“Ash Wednesday” Begins Lent: Food Eaten in Time of Penance in Slavonia

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Private photo album/Dora Naletilić
Our lunch today - "fiš"
Our lunch today - "fiš"

If February in Croatia is known as a month of handful feast food, the month of this year’s March represents “sacrifices” Catholics are willing to take to “cleanse” themselves before Easter and the resurrection of Jesus Christ. Those sacrifices usually involve food – no meat, sweet desserts, and other types of food we love the most. Today’s Clean Wednesday or “Ash Wednesday” marks the so-called commanded fast, which means strict fast requirements as a symbol of Jesus’s sacrifice during time spent in the desert before his eventual resurrection (Easter). Its name “Ash Wednesday”, comes from the rite of cremation, when priests sprinkle ash on the heads of the faithful or, according to the customs of the region, make the sign of the cross on their foreheads with ash. Sprinkled ash used on these rites is last year’s olive twigs blessed on the Palm Sunday (Cvjetnica) – a feast that commemorates Jesus’ entry into Jerusalem.



“Fiš” – traditional Slavonian food. (Najbolje u Hrvatskoj by vikendplaner.info)

But enough of that, let’s get to the most important point of this article. Food. Because of everything mentioned, people needed to find ways to eat food that would match the requirements Lent demands. Of course, the diet of the people differed both because of preferences and differences of working classes. The most popular Lent dish is definitely Fish stew (Fiš-paprikaš or in Slavonia just Fiš). No holiday of this kind in Croatia can pass without fish stew. It is so popular and an integral part of the Slavonian culture that competitions are regularly held throughout Eastern Croatia (Fišijada), for the title of the best “fiš” makers in the region. As its name suggests, the fish stew is prepared from fish, especially river fish which means it is common in regions where rivers are of great importance. It is believed that it was brought to the Slavonian area by immigrants from southern Germany, whereas Baranja got their “fiš” from Hungarians that inhabited that area. Fish stew is traditionally prepared in a copper cauldron hung over an open fire. Water is put into the cauldron with sliced pieces of river fish such as catfish, carp, pike or perch, and (a lot of) onion, and everything is boiled together on the fire. Just before the fish is cooked, spices are added to the water to give stew its characteristic color and spiciness. It is, of course, ground sweet and hot paprika which is often used in Slavonia and Baranja. The “fiš” is usually cooked for twenty more minutes with the addition of other ingredients like salt, tomato sauce, and more and in the end, it is served with homemade noodles and special homemade bread.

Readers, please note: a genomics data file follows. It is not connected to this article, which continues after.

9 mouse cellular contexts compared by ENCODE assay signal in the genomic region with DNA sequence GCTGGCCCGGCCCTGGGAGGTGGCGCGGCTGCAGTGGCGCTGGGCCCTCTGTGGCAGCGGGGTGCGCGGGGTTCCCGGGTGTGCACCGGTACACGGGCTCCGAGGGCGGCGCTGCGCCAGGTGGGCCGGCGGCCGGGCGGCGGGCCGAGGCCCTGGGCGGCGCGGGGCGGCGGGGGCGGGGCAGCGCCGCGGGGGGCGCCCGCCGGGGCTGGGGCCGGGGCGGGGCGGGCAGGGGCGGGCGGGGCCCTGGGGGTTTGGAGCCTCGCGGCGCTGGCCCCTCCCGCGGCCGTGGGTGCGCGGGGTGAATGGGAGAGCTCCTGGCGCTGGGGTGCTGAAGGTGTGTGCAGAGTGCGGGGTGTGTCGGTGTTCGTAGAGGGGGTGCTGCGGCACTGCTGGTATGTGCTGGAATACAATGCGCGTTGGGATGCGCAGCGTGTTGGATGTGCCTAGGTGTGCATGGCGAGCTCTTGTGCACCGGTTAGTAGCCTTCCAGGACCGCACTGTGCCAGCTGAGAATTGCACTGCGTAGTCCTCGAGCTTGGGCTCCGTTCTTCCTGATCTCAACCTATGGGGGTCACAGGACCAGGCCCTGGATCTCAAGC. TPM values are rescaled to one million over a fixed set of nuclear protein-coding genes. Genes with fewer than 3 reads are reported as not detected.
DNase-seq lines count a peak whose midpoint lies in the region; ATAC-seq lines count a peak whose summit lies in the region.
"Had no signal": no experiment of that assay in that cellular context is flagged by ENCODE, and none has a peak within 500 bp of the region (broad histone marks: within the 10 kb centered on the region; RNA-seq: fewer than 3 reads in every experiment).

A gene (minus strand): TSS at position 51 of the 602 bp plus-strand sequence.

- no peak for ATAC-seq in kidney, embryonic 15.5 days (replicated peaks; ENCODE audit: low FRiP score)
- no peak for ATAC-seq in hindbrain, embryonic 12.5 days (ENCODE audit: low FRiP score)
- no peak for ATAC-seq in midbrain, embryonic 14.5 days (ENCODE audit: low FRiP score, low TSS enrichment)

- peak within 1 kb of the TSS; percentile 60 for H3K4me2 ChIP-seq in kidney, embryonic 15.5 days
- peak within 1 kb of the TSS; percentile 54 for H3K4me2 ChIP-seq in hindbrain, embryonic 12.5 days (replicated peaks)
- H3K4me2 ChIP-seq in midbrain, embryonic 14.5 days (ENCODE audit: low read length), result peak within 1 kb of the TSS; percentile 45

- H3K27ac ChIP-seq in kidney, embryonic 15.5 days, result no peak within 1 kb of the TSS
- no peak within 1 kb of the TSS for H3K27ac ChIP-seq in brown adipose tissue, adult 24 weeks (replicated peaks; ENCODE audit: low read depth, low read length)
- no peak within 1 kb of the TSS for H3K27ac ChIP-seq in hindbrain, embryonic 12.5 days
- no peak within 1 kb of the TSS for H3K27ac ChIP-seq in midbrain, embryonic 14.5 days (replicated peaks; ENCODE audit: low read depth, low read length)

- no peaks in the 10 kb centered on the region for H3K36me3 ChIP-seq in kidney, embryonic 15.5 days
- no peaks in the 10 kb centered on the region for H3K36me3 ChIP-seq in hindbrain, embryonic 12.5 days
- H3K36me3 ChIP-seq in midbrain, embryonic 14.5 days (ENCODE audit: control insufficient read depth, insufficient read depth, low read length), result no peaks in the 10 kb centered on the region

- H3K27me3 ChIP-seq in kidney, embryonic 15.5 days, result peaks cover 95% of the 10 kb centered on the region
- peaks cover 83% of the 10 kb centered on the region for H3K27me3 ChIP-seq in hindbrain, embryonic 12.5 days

Nevertheless, every Slavonian family has its own recipe so it’s hard to pinpoint a perfect one, however, it brings even more charm and beauty to this traditional dish. Families with less usually cook “fiš” with only one type of fish, mostly carp and catfish.

River fish is also really healthy, especially if it’s cooked in the oven. It retains the maximum of useful components in the form of vitamins and minerals. Most importantly, the dish is simple enough and does not require inaccessible ingredients. It is usually served with potato salad which can vary, of course, depending on the household. Fried fish is also viable during Lent but strong believers are avoiding it for scarcer meals.


My aunt’s fried carp with potato salad. (Private album/Dora Naletilić)

Homemade noodles are a close second in “popular Lent dishes in Slavonia” category. They are more of a side dish these days, however, poorer families who didn’t always have access to fish had to find ways to feed themselves. Popular dishes with noodles in Slavonia are noodles with eggs, semolina ones that are sweet and fall into the category of scarcer meals. However, the ones with potatoes are probably the most popular ones, in Slavonia better known as “granatir”. Cheap ingredients like noodles, onions, potatoes, and more, fed generations of Slavonians who didn’t have the luxury of buying fish and other too expensive ingredients for them.


“Granatir” – noodles with potatoes. (Credit: Coolinarka)

Also, it is important to highlight that these dishes are made for one consummation a day so that people fasting during Lent experience penance.

As said at the beginning of the article, Lent has started and the time of “sacrifice” has begun. These times do not have the splendor of food, as usual, however, it only shows the resourcefulness of people during fasting and difficult times. Even though Slavonia is known for its heavy, meat-based food, these times, like Lent, show that this region is very versatile and can make a dish accessible to all. You don’t have to be a Catholic or even a believer to try these foods, just come and get into the spirit of Slavonia.

For more, check out our lifestyle section.


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